Eventually, I stopped thinking about it, in the way that any notable past event gives way to drama of the present. When I did think of that night, the thought was different. The failure I was previously conscious of, of having spoiled the show for everyone, was not the one I cared about anymore. The residual disappointment I couldn’t release was this: that night, I had felt panic and humiliation and despair more than I ever had in performance, but I was unable to funnel it into the art, even though in my own soft way I did try. Returning to the stage for the second act, I had intended to take my current state and channel it into this character I’d spent so much time with—a mother who abandons her daughter and husband to lie on the beach with a Frenchman in a panda suit. But I couldn’t make the jokes work and I couldn’t make the non-jokes work. Delivering the operatic speech Heti had written, that I worked towards every night, I felt nothing but immense tiredness. Now, months later, I found that my failure had been in the waste of my feelings, the failure to connect my emotions to the character I was supposed to be.
Approximately more than one month ago, I began filming a project I’d been involved with as an actor for about two-and-a-half years. It had always been in the middle-background, something I’d do should all the funding and support come together. And when it did, I was mildly concerned that this would be another opportunity for (indelible, digitally recorded) failure.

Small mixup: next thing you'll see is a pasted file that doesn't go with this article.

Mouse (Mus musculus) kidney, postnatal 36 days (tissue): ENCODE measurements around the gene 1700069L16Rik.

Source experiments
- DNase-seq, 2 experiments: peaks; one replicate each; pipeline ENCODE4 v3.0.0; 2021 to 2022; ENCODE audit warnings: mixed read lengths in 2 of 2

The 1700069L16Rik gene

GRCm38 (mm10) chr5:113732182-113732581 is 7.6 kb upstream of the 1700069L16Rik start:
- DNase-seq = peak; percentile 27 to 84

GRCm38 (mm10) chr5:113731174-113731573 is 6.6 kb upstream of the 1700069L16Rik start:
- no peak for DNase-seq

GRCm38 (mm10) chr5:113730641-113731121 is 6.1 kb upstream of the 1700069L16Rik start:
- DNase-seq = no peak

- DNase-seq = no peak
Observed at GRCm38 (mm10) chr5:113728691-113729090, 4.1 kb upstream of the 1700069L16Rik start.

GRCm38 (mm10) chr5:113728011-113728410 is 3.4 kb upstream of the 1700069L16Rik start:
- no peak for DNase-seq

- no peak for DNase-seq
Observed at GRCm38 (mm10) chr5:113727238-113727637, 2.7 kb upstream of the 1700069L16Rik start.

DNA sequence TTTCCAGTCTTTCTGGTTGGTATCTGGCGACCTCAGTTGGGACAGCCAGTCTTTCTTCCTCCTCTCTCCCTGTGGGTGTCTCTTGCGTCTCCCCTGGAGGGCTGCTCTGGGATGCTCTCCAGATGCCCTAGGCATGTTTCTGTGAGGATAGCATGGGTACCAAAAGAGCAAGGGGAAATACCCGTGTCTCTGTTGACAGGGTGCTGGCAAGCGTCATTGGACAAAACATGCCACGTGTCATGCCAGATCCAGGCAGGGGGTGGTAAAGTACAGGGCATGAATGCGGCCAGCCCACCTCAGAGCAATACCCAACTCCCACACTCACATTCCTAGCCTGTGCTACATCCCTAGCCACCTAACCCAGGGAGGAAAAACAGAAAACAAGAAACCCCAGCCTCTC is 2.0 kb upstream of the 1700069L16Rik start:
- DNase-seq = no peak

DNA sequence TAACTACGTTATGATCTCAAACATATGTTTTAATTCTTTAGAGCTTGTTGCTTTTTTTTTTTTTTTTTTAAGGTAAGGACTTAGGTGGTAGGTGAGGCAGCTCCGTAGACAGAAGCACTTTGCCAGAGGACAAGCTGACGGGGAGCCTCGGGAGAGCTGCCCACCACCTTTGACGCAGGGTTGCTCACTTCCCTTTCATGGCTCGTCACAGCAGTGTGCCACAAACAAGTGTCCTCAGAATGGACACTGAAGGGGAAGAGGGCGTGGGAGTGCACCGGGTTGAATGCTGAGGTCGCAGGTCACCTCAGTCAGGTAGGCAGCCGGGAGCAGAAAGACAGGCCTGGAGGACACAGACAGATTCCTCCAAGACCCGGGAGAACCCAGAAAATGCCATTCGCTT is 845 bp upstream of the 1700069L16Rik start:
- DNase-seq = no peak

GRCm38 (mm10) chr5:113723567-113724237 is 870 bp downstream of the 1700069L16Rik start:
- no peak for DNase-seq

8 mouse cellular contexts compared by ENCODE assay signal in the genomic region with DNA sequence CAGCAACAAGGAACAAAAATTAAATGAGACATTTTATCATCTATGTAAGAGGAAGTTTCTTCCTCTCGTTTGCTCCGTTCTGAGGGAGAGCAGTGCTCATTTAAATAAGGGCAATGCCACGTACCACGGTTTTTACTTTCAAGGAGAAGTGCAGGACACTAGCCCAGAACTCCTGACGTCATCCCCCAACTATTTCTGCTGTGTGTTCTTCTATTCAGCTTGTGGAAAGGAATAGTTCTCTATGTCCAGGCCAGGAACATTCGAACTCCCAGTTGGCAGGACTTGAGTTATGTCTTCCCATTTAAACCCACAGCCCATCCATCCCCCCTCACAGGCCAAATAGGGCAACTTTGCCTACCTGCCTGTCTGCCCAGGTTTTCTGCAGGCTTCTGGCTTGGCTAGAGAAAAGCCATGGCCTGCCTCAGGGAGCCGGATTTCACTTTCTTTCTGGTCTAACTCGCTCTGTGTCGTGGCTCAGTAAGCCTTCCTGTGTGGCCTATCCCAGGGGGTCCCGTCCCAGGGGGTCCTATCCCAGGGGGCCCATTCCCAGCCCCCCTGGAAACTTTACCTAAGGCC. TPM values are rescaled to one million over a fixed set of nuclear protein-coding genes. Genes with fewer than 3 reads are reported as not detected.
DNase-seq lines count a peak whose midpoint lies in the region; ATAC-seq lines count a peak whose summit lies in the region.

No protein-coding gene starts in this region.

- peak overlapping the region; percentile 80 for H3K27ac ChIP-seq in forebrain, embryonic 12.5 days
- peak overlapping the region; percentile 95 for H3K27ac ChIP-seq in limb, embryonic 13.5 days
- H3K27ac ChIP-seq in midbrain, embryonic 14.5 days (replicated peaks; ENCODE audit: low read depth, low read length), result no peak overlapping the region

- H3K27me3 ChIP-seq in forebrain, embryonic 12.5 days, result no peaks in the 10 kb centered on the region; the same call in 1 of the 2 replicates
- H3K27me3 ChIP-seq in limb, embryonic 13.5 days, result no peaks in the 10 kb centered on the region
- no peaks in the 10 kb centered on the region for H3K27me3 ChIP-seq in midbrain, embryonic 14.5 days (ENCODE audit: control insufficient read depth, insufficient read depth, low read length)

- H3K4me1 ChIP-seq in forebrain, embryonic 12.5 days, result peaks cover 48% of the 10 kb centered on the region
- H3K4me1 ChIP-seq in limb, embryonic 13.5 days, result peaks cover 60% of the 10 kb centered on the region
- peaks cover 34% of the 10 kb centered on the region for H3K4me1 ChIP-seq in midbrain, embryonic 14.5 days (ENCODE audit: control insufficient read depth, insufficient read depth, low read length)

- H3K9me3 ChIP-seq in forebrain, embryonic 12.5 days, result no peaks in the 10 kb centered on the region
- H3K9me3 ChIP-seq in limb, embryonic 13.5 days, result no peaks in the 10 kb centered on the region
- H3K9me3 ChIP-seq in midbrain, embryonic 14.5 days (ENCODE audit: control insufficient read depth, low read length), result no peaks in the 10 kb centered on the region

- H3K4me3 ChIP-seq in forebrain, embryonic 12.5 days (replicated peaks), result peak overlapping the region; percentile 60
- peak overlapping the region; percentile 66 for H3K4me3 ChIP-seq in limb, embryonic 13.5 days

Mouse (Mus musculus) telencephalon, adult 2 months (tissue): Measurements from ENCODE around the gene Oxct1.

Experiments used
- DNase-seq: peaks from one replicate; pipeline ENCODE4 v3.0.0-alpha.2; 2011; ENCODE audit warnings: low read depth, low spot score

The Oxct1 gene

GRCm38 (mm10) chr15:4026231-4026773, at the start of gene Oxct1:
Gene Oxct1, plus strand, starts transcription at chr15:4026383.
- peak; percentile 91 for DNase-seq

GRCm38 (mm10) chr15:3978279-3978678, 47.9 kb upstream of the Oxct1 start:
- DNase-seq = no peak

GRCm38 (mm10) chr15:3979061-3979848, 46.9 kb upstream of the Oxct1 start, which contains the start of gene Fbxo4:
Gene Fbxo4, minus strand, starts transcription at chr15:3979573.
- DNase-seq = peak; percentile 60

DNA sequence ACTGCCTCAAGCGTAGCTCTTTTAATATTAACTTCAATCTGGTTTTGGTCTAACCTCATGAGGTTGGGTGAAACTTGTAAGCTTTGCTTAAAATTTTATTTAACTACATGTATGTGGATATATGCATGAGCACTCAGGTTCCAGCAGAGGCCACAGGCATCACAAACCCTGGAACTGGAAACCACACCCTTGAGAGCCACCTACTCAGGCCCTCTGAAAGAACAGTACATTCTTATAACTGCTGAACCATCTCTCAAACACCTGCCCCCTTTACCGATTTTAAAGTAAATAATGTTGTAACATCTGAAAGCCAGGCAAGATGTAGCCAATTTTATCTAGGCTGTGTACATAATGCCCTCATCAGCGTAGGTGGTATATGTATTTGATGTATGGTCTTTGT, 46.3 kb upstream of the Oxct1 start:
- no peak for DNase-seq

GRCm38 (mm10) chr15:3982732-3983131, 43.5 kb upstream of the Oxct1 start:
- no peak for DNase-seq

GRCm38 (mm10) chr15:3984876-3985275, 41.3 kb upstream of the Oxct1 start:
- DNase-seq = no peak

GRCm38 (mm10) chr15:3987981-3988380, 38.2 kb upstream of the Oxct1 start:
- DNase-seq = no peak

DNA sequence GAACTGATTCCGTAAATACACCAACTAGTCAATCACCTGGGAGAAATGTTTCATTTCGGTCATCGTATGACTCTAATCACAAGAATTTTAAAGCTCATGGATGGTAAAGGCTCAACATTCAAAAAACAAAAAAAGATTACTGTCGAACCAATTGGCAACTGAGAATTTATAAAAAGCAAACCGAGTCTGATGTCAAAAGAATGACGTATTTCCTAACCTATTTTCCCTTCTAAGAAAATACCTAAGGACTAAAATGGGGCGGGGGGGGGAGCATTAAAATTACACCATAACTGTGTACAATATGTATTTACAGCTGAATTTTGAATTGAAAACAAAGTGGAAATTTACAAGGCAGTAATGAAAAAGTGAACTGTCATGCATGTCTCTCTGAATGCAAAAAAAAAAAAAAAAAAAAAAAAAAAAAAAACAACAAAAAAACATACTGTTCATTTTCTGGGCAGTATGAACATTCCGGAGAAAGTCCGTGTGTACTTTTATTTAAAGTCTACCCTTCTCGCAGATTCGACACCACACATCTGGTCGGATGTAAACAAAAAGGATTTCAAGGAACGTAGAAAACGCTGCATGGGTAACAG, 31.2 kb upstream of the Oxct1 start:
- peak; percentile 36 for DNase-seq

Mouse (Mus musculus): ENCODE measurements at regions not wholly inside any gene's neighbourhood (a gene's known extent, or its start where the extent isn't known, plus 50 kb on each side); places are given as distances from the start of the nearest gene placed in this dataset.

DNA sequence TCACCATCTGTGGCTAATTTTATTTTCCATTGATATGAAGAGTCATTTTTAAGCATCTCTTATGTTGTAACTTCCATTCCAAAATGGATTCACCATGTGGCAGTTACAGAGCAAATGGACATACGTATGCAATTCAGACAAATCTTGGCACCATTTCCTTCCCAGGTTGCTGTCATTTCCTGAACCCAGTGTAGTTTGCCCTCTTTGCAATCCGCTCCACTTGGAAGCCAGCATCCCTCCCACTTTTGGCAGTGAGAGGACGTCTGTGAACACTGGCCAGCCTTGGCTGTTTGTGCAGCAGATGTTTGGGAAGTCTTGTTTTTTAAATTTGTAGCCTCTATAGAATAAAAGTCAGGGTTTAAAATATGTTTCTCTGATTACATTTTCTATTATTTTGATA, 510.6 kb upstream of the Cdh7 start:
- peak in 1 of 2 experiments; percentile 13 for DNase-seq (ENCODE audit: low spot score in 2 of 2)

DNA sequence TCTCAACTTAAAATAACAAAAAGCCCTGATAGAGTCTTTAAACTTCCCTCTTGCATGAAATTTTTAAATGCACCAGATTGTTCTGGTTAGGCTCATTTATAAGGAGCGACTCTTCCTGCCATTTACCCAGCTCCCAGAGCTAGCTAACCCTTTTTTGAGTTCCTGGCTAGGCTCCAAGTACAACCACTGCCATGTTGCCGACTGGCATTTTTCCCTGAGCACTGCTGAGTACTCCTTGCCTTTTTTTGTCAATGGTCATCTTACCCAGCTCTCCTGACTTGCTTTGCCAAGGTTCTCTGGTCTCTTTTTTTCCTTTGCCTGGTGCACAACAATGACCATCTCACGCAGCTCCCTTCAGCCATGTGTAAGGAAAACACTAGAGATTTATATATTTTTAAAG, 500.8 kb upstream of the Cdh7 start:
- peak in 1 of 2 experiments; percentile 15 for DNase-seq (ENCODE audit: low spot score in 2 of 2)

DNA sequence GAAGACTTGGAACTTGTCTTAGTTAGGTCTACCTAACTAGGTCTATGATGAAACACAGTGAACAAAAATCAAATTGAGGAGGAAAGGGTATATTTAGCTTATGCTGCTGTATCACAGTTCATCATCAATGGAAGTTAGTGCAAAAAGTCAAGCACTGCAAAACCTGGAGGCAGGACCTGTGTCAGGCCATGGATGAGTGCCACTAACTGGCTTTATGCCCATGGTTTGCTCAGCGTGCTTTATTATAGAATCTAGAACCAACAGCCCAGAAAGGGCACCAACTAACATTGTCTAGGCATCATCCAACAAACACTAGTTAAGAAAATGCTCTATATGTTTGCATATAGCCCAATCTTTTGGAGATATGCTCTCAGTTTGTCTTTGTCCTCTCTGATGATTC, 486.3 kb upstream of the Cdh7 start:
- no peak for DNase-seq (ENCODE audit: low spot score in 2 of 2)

Days before filming began, I was walking with my friend Anand, an incredibly gifted actor and comedian. We were discussing the show he had just performed in that night, which I had written, that I was in fact still writing. I felt unhappy that I had written his character as a loser and suggested legitimizing him in some way. “I don’t know why he has to be bad at what he does,” I said. “Maybe I can write him to be a little more successful.” Anand, who has the most expressive face I’ve ever encountered, looked alarmed. “It’s better if he isn’t,” he said. “It’s powerful to fail and still be part of the story.” I felt defensive and curious at the same time. “Aren’t I just forcing your character into a humiliating position?” I asked him. We were stopped at the corner of College and Grace under a string of flapping pennants typically reserved for car dealerships. Anand, who is Indian, said, “What I want is to see a non-white character fail. To have the freedom to fail.” I understood what he meant. White characters, male characters, status quo characters: these are the ones we get to see fail in TV, theatre, film. Perhaps even in life. And they’re the ones invited back for another round. What Anand said stayed with me, and stays with me. His character would remain a failure.